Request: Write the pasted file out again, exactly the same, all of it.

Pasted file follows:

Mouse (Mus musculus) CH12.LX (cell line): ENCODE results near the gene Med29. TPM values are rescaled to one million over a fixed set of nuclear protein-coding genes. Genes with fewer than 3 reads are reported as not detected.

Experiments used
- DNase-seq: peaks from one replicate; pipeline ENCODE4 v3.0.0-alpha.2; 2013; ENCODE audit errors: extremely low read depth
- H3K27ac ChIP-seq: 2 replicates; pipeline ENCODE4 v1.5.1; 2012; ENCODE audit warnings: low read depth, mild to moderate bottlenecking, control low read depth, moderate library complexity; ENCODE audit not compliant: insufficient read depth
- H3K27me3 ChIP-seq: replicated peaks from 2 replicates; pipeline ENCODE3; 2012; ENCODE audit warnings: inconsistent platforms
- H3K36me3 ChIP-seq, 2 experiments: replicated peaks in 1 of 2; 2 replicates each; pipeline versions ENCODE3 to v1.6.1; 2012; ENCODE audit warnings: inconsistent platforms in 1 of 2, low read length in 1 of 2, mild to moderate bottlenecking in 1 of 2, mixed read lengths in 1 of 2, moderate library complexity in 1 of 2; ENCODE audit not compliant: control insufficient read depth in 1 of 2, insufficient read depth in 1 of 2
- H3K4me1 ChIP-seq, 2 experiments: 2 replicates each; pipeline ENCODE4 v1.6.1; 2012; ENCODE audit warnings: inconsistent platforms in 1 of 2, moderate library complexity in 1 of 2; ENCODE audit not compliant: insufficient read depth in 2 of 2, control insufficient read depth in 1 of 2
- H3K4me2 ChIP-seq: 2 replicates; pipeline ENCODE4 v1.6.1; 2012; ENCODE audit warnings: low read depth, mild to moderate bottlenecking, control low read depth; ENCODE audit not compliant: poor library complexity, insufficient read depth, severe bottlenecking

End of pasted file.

Mouse (Mus musculus) CH12.LX (cell line): ENCODE results near the gene Med29. TPM values are rescaled to one million over a fixed set of nuclear protein-coding genes. Genes with fewer than 3 reads are reported as not detected.

Experiments used
- DNase-seq: peaks from one replicate; pipeline ENCODE4 v3.0.0-alpha.2; 2013; ENCODE audit errors: extremely low read depth
- H3K27ac ChIP-seq: 2 replicates; pipeline ENCODE4 v1.5.1; 2012; ENCODE audit warnings: low read depth, mild to moderate bottlenecking, control low read depth, moderate library complexity; ENCODE audit not compliant: insufficient read depth
- H3K27me3 ChIP-seq: replicated peaks from 2 replicates; pipeline ENCODE3; 2012; ENCODE audit warnings: inconsistent platforms
- H3K36me3 ChIP-seq, 2 experiments: replicated peaks in 1 of 2; 2 replicates each; pipeline versions ENCODE3 to v1.6.1; 2012; ENCODE audit warnings: inconsistent platforms in 1 of 2, low read length in 1 of 2, mild to moderate bottlenecking in 1 of 2, mixed read lengths in 1 of 2, moderate library complexity in 1 of 2; ENCODE audit not compliant: control insufficient read depth in 1 of 2, insufficient read depth in 1 of 2
- H3K4me1 ChIP-seq, 2 experiments: 2 replicates each; pipeline ENCODE4 v1.6.1; 2012; ENCODE audit warnings: inconsistent platforms in 1 of 2, moderate library complexity in 1 of 2; ENCODE audit not compliant: insufficient read depth in 2 of 2, control insufficient read depth in 1 of 2
- H3K4me2 ChIP-seq: 2 replicates; pipeline ENCODE4 v1.6.1; 2012; ENCODE audit warnings: low read depth, mild to moderate bottlenecking, control low read depth; ENCODE audit not compliant: poor library complexity, insufficient read depth, severe bottlenecking